I'm happy to see you've found the time to enter an essay into this year's competition. Like last year's, it's a highly intriguing and insightful piece, and I'll spend some quality time studying it further. I like the way you frame the discussion: undecidability and related phenomena need not fuel defeatist stances, you enlist them in an optimist message about our ability of...

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Author Markus P Mueller replied on Apr. 22, 2020 @ 06:33 GMT
Dear Jochen,

thank you so much for taking the time to read my essay -- and, in particular, for the excellent comments!

I'm glad that you've pointed me to Karl Svozil's piece. I wasn't aware of it, and I've put it on my reading list.

For now, let me comment only on Newman's objection. I'm not an expert on all of the nuanced ways that it is interpreted in detail, and on the...

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Jochen Szangolies replied on Apr. 22, 2020 @ 10:44 GMT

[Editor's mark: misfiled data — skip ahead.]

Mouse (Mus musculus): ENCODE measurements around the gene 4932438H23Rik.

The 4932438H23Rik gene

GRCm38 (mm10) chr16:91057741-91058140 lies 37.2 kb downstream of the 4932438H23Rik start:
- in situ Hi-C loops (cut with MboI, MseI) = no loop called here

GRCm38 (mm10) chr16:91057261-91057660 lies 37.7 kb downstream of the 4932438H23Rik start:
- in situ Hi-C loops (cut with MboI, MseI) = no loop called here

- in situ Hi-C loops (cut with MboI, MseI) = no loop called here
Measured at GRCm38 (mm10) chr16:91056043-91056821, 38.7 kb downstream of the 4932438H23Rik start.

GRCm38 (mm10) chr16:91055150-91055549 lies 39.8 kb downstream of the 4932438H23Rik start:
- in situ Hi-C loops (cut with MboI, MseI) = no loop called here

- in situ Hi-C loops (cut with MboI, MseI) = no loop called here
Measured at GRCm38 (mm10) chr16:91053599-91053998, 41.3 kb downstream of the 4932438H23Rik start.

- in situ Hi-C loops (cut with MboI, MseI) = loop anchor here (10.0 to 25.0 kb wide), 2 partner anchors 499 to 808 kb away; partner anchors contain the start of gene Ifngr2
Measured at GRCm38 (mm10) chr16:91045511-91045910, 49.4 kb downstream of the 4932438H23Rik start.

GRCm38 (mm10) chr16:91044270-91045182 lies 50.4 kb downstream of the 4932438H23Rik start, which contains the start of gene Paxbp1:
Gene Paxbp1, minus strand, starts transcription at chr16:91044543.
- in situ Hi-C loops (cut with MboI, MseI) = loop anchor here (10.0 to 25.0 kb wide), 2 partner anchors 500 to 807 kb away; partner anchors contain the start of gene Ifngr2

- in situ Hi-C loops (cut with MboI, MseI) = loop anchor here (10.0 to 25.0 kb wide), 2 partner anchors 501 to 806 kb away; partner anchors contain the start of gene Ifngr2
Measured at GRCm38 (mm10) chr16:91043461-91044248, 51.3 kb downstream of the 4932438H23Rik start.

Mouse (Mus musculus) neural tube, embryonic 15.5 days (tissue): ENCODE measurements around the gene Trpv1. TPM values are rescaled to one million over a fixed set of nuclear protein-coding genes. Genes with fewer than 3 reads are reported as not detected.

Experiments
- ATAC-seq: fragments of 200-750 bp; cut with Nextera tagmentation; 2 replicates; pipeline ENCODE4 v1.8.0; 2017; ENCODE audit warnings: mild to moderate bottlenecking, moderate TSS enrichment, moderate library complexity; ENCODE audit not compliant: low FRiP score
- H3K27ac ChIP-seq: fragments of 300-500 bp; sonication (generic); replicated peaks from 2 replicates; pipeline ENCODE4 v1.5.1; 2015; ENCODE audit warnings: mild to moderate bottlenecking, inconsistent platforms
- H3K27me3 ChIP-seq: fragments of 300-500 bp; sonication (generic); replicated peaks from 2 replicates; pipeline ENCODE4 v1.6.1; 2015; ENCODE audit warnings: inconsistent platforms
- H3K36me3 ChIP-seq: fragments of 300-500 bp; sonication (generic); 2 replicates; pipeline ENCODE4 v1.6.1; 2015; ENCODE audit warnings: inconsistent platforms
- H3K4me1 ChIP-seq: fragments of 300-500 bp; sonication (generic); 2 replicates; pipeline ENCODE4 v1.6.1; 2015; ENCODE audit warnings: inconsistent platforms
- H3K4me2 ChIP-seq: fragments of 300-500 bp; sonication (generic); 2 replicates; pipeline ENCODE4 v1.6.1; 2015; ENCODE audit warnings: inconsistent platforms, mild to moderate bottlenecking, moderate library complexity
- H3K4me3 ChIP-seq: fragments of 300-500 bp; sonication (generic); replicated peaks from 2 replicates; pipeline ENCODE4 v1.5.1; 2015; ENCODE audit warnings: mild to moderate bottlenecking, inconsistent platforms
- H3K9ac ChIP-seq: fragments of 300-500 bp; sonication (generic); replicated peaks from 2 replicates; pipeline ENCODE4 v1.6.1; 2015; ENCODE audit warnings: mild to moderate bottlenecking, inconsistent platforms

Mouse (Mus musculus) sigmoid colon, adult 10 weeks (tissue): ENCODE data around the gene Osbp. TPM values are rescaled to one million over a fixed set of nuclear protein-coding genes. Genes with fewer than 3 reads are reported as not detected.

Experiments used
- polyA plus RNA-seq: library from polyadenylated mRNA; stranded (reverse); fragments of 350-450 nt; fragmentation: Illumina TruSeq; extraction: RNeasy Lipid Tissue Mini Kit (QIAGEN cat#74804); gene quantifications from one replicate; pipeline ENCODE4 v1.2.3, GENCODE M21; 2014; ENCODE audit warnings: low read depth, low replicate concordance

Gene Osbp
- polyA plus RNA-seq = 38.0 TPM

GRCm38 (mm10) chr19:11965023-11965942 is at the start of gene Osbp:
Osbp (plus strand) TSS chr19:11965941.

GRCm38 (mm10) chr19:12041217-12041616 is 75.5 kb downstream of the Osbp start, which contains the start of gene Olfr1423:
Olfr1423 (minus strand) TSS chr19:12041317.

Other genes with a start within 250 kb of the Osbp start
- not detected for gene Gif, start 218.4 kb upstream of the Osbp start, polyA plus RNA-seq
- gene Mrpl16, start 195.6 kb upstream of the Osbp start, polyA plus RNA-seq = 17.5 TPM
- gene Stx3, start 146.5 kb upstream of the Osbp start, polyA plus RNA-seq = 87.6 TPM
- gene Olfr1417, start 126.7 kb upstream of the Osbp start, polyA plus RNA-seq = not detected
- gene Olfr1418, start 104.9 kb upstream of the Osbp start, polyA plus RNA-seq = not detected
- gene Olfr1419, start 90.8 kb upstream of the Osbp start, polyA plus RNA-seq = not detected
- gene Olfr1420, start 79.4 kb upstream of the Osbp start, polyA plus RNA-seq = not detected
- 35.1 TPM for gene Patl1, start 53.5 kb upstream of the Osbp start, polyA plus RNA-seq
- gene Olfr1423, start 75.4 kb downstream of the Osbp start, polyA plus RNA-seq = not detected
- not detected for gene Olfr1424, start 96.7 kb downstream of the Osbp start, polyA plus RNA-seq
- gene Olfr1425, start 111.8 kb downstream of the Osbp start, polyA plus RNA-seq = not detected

Dear Markus,

thanks for your reply. I think you're right regarding OSR and the Newman Objection, at least as it's usually conceived. I'm not totally convinced by the argument, though. To me, there seems to be a threat of a priori considered to be distinct structures collapsing onto one another---any claim to theory A giving the 'right structure' can be challenged by some theory B yielding...

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Jochen Szangolies replied on Apr. 23, 2020 @ 05:33 GMT
Dear Markus,

I've finally gotten round to giving your essay the reading it deserves. I think it's in some ways very close to my own thinking, and a few years back, I would've heartily endorsed all of its claims---indeed, in my entry to the 'It from Bit'-FOXi contest, I expressed similar reservations against 'thingism': "The world is then not something comprised, at the very bottom, of...

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David Brown wrote on Apr. 21, 2020 @ 14:46 GMT